"Ecosystem services" refer to the range of public benefits that are provided by nature. These are classified into four different types of services illustrated below.
provisioning services provided by natural resources such as food, water, fibre and fuel.
regulating services provided by natural systems including clean water and air, fertile soils, climate regulation and pollination
cultural services including recreation, cultural heritage, spiritual and aesthetic values, inspiration and education.
supporting services providing the basic infrastructure of life including soil formation, the cycling of water and nutrients, fixation of carbon by plants and the ecosystems themselves. All other ecosystem services ultimately depend on these supporting services.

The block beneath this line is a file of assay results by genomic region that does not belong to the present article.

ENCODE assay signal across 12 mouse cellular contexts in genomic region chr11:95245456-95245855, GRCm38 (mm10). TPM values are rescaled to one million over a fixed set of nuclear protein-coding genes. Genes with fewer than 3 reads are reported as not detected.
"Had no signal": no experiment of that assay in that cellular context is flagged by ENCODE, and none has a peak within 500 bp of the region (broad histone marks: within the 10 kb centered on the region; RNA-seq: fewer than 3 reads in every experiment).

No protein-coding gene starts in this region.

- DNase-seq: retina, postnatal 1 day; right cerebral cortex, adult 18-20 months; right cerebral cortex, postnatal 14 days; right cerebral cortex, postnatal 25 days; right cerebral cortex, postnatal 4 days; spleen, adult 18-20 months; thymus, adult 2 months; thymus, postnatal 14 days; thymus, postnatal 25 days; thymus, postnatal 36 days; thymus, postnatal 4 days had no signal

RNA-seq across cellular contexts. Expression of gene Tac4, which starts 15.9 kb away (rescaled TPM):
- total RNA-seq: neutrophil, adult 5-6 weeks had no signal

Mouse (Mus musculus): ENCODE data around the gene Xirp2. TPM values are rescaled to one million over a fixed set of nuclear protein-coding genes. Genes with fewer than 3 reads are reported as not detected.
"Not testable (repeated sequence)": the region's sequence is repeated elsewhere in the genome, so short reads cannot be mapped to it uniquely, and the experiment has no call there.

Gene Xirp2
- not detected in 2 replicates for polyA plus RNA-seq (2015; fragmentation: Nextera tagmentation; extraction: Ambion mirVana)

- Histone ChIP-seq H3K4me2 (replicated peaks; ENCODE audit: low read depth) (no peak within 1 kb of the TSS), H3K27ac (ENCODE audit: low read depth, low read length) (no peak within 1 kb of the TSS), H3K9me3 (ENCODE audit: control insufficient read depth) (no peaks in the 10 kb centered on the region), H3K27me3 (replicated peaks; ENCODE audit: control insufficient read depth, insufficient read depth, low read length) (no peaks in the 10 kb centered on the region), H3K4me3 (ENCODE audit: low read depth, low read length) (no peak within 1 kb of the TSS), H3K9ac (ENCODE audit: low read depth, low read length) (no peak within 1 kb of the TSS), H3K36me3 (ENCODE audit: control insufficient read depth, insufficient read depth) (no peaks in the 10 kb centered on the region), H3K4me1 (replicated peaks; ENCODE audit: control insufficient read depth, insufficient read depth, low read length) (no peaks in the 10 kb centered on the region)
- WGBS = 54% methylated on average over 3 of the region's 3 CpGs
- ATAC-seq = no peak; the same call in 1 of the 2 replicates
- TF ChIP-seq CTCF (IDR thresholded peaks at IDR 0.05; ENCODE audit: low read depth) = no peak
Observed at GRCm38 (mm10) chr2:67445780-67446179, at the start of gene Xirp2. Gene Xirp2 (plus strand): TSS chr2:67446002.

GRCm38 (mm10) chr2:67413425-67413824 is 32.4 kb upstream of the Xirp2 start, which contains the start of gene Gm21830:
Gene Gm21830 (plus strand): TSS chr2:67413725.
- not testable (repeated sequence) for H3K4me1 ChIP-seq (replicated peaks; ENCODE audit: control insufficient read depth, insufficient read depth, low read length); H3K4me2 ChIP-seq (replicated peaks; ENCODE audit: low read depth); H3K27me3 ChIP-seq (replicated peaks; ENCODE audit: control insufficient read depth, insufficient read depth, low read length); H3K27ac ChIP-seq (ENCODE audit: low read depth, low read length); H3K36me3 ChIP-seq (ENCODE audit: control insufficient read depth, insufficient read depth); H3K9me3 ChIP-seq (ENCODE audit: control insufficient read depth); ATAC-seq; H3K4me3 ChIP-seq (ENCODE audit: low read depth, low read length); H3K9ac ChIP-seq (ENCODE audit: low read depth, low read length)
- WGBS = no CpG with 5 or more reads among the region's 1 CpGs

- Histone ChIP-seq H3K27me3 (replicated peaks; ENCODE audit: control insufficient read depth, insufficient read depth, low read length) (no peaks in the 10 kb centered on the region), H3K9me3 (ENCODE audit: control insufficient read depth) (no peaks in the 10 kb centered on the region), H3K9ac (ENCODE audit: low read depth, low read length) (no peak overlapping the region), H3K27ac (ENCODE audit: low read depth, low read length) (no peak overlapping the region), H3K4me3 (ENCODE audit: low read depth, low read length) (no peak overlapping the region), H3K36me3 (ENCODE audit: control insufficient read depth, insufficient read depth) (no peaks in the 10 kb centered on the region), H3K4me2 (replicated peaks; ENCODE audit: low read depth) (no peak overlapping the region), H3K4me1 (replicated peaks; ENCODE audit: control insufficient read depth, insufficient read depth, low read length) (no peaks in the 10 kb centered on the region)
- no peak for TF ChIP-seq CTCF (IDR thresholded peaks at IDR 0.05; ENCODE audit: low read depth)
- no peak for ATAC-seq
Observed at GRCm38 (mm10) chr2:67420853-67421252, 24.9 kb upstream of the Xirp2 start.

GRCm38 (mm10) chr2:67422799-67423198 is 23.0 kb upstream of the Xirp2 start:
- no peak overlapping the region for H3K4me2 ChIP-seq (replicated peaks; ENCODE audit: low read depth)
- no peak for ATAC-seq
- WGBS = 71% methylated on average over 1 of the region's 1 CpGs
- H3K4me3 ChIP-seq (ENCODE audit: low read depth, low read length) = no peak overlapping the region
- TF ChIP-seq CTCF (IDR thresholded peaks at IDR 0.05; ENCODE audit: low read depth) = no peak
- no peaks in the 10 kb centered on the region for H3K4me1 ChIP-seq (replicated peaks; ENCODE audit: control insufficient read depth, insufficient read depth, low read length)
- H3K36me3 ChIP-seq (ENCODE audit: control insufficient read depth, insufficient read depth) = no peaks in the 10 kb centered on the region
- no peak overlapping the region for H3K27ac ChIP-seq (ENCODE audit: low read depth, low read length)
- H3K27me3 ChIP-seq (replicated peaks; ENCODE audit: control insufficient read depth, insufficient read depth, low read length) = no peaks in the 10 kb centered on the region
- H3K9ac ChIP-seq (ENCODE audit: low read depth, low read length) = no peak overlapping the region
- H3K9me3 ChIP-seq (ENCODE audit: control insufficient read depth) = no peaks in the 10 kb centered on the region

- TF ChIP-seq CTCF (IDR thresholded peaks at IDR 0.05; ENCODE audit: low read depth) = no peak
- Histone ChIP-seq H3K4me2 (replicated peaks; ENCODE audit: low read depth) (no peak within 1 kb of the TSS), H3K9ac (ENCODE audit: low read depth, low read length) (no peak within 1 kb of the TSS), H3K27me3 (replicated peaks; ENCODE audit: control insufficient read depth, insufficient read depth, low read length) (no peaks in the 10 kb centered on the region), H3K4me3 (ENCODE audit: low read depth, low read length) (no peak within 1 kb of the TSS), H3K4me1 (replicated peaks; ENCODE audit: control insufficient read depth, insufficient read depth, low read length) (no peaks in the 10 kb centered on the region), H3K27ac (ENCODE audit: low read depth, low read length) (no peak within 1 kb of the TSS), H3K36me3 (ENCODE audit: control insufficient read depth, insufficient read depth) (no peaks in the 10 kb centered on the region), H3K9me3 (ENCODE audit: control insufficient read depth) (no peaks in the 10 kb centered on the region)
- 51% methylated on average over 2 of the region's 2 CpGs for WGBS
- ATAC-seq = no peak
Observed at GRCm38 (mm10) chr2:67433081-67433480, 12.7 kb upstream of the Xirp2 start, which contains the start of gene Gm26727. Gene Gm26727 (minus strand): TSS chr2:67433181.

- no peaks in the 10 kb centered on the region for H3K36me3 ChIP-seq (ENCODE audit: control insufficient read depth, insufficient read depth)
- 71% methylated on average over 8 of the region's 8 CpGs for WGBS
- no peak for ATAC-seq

Taking an ecosystems approach enables the range of different services to be looked at, rather than just one, which can lead to conflicts between delivery of the services, for example woodland planting at the expense of biodiversity, or food production impacting on water quality. An ecosystem service approach enables the wider benefits of nature to society to be taken into account in decision-making. There is also the potential in future for ‘payments for ecosystem services’, where farmers and land managers would be paid for delivering these public benefits, for example clean drinking water. Further information on ecosystem services is available on the Defra website https://www.gov.uk/ecosystems-services